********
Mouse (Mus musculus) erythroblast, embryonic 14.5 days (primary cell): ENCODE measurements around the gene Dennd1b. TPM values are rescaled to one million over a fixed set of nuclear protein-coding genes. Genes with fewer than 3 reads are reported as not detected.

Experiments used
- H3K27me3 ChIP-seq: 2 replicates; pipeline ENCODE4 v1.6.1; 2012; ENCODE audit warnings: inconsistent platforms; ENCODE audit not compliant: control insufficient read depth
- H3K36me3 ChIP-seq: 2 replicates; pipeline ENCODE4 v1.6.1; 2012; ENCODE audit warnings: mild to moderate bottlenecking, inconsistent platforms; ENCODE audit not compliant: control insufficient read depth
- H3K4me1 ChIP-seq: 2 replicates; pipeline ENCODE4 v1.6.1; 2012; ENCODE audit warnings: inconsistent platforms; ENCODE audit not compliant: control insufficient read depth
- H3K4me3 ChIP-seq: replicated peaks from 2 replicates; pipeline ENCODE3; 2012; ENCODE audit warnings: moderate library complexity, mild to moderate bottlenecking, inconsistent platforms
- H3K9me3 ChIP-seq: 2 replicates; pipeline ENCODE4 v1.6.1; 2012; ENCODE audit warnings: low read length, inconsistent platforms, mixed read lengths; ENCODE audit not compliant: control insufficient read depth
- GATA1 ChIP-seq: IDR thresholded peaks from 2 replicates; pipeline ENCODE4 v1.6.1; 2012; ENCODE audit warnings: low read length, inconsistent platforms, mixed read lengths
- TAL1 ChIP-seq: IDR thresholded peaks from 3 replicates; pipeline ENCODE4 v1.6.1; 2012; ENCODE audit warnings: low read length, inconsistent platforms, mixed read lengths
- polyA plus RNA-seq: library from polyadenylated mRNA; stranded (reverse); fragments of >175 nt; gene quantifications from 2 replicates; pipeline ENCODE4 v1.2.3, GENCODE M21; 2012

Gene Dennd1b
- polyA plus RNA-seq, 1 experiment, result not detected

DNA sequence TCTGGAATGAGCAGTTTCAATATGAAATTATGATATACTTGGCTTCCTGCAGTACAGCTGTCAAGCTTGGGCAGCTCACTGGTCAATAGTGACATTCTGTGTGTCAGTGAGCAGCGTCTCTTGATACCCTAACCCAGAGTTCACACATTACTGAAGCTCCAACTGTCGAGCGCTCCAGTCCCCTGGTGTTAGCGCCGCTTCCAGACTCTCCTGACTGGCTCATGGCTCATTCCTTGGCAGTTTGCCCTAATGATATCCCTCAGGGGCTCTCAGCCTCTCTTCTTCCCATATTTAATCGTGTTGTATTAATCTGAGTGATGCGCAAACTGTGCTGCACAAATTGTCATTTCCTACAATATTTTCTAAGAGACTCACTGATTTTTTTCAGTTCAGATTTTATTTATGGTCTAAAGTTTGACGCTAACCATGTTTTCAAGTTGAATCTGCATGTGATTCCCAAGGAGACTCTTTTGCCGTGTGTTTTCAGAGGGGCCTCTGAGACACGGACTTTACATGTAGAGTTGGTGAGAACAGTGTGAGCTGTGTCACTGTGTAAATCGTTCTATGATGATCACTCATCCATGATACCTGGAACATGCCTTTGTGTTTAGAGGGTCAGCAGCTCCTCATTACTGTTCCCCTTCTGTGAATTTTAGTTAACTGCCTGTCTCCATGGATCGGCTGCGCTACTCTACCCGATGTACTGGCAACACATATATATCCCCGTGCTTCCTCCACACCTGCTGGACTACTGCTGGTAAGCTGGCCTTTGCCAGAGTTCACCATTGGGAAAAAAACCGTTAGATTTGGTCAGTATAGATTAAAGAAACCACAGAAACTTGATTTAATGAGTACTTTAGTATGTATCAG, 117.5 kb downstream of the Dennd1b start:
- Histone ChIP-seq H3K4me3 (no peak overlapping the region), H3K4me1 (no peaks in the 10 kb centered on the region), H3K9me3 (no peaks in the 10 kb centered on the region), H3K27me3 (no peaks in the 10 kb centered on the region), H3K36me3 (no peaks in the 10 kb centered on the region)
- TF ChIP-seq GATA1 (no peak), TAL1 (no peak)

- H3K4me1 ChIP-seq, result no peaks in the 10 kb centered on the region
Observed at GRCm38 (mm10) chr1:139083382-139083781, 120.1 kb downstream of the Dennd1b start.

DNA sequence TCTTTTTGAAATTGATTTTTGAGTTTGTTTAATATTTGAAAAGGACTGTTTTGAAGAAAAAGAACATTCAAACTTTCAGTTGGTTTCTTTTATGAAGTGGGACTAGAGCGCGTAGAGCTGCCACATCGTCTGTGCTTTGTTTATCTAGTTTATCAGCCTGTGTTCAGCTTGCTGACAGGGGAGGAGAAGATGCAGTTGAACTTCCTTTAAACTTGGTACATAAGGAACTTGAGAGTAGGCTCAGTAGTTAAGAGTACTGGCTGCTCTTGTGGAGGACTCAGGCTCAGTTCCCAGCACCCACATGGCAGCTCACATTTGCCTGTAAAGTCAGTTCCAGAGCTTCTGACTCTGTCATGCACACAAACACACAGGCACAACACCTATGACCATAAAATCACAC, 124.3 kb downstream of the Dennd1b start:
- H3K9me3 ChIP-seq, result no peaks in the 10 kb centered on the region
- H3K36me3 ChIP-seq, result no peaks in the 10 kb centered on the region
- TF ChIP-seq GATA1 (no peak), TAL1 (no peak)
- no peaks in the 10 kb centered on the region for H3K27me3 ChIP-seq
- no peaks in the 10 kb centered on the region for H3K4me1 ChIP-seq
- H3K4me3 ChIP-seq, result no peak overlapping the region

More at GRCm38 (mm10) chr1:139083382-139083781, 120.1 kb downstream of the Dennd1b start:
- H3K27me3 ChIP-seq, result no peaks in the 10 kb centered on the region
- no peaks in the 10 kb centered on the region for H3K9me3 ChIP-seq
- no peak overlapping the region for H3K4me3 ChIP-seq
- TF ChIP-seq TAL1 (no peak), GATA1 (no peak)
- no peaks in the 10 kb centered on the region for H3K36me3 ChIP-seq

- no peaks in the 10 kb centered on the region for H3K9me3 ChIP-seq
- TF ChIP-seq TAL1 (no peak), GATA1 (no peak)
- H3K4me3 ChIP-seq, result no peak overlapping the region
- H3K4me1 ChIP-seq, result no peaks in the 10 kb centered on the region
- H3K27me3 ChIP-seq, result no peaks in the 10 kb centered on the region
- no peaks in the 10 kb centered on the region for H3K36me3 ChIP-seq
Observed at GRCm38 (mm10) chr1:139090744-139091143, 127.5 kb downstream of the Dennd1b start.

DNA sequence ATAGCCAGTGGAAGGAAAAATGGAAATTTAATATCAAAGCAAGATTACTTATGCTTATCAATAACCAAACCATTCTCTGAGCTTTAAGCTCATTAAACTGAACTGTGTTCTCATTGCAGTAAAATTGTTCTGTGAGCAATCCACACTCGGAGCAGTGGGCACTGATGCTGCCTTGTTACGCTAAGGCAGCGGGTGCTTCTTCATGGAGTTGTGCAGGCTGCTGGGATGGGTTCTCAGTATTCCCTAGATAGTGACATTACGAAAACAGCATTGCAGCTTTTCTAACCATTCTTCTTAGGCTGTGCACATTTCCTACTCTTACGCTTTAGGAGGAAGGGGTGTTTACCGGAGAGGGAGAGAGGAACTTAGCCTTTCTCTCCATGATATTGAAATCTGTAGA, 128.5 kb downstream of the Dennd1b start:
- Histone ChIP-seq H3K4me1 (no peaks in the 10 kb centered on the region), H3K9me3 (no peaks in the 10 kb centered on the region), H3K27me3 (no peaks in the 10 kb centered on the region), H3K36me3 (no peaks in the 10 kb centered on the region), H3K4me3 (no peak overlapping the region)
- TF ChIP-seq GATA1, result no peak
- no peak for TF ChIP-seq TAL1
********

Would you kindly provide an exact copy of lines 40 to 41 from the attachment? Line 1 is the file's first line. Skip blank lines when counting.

- TF ChIP-seq GATA1, result no peak
- no peak for TF ChIP-seq TAL1